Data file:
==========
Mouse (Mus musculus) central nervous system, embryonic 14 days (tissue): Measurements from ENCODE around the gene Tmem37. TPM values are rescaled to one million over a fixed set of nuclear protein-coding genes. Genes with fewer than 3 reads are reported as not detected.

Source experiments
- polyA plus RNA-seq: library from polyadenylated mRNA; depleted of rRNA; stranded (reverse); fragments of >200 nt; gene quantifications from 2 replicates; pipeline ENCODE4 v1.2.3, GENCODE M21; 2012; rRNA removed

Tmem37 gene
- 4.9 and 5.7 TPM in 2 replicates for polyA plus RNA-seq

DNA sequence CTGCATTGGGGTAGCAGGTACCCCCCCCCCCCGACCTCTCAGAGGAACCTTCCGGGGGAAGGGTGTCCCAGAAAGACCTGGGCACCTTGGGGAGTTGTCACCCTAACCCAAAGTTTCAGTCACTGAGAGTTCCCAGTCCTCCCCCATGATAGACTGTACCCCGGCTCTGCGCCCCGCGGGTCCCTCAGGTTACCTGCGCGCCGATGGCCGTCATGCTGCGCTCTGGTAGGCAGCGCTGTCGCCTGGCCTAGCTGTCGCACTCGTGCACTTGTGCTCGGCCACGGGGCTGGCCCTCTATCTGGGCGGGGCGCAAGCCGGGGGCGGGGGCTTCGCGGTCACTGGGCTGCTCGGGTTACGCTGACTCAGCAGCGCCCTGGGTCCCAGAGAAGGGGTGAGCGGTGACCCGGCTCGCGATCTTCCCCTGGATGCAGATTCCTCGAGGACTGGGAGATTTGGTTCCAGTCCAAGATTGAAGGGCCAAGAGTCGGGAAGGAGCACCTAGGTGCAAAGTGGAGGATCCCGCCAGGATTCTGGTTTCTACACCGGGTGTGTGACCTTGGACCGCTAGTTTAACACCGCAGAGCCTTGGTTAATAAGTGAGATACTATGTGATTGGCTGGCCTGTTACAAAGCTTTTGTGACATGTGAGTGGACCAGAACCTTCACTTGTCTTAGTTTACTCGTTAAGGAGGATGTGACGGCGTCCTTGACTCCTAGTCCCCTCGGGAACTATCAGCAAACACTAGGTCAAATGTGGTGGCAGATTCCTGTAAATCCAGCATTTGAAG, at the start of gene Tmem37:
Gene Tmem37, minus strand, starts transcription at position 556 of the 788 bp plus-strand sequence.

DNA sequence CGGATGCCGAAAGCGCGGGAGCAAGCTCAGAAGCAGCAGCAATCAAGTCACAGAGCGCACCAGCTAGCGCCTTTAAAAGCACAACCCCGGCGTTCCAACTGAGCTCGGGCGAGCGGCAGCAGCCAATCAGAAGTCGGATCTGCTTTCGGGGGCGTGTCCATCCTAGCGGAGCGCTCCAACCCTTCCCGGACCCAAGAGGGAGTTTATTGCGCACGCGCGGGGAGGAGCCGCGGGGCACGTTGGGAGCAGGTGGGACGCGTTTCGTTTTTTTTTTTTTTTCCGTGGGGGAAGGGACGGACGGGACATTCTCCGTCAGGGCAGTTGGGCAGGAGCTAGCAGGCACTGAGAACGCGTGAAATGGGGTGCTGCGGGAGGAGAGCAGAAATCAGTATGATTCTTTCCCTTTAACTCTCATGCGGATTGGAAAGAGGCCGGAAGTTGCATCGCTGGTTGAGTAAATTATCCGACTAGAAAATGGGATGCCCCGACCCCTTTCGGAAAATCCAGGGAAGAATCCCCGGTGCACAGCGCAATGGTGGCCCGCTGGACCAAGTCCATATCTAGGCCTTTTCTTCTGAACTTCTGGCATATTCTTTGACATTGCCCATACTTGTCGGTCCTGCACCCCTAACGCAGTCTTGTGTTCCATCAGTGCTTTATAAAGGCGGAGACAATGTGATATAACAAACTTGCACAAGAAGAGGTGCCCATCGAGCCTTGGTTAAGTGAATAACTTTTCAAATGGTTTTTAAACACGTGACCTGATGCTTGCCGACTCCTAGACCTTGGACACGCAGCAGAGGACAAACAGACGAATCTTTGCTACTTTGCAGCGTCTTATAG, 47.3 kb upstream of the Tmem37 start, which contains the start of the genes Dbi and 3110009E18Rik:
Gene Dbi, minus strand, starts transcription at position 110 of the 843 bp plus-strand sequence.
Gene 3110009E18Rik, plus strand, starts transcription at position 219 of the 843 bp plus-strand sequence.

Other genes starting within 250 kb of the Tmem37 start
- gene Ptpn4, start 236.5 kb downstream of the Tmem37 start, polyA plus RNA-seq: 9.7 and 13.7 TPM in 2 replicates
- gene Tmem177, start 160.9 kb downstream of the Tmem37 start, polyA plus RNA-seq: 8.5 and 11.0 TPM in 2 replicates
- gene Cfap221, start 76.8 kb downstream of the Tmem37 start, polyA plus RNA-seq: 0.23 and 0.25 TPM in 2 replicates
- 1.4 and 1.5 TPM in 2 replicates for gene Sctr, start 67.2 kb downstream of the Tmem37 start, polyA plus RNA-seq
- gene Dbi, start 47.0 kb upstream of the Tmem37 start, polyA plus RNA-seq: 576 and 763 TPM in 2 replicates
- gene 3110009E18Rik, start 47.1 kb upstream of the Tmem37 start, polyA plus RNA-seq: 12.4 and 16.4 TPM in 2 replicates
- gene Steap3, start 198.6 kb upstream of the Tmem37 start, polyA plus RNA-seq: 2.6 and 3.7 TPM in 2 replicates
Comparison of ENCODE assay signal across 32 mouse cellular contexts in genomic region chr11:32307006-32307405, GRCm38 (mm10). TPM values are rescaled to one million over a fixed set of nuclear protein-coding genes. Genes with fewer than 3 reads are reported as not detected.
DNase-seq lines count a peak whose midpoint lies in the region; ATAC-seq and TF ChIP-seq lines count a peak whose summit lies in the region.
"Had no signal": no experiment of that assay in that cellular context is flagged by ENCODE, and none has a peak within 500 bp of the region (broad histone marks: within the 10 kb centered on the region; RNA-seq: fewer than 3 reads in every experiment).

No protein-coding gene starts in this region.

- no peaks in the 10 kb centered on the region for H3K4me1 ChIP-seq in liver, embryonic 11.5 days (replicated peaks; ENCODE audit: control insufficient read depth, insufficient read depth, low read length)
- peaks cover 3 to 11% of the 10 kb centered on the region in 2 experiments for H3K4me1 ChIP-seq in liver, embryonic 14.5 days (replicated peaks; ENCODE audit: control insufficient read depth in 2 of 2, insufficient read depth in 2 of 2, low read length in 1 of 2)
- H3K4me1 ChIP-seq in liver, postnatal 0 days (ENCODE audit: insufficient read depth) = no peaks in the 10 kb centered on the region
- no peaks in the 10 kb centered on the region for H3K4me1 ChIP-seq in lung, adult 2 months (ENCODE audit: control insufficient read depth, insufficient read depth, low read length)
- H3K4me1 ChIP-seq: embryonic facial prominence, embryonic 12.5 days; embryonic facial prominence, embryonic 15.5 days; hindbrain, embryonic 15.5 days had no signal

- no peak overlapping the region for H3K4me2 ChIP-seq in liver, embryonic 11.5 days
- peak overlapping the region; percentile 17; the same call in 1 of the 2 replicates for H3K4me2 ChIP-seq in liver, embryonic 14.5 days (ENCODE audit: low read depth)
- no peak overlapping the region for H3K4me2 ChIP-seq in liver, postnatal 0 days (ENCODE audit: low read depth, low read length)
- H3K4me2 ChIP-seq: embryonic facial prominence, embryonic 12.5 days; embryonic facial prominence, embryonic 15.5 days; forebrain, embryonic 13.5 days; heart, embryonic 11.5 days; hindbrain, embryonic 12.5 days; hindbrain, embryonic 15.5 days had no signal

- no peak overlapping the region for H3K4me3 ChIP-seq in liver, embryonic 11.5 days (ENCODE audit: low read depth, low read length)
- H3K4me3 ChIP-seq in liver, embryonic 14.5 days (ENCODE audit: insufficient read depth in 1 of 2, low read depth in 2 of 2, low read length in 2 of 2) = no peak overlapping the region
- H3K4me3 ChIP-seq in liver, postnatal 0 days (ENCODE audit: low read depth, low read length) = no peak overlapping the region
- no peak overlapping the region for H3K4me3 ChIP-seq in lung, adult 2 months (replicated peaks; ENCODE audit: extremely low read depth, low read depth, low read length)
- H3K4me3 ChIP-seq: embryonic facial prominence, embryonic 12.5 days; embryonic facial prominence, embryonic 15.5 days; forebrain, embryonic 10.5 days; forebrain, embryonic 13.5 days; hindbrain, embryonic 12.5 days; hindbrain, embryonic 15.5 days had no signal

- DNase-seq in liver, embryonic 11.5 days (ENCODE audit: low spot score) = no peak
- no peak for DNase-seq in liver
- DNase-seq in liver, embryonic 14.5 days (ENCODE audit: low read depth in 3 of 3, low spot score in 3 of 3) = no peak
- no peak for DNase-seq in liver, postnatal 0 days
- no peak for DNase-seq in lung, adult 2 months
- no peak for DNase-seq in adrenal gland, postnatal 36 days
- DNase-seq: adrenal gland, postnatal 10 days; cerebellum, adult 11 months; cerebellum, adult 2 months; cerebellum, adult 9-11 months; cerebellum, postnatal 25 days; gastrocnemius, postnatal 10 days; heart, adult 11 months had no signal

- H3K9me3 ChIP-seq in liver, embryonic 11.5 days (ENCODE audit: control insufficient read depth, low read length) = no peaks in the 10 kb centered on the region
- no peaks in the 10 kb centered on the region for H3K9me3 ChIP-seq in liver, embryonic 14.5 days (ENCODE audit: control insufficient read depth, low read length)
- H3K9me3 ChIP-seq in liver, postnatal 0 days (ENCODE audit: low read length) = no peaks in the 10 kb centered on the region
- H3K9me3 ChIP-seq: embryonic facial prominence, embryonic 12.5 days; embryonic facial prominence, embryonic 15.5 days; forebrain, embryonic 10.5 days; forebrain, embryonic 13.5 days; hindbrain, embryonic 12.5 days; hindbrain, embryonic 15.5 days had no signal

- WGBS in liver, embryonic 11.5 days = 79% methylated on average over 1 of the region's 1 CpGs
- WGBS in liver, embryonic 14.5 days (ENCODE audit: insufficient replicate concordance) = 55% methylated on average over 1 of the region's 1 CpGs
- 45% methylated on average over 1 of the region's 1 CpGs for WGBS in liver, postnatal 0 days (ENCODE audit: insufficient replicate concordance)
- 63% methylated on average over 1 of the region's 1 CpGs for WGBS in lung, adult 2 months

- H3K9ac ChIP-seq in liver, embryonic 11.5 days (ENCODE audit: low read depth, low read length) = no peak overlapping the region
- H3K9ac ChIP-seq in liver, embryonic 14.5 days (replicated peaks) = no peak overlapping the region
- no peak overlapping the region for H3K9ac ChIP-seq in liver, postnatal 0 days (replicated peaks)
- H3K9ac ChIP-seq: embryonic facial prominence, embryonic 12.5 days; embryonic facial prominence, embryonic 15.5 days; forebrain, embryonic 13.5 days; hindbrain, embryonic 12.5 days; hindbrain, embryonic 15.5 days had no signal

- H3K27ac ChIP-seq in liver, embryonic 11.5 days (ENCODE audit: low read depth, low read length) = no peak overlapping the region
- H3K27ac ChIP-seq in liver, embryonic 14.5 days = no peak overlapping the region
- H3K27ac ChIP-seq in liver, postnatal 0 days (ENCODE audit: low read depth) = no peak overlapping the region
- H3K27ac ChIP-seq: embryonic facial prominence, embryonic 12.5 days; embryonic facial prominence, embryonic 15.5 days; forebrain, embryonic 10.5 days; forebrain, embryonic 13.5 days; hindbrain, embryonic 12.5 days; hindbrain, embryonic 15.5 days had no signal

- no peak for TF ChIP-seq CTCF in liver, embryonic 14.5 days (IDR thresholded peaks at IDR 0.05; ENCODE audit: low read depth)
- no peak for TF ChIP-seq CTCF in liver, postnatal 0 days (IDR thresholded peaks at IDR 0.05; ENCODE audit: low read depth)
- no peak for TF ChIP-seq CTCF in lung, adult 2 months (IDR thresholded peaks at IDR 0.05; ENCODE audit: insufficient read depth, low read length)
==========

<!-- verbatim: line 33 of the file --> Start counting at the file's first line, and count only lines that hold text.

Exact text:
- H3K4me3 ChIP-seq in liver, embryonic 14.5 days (ENCODE audit: insufficient read depth in 1 of 2, low read depth in 2 of 2, low read length in 2 of 2) = no peak overlapping the region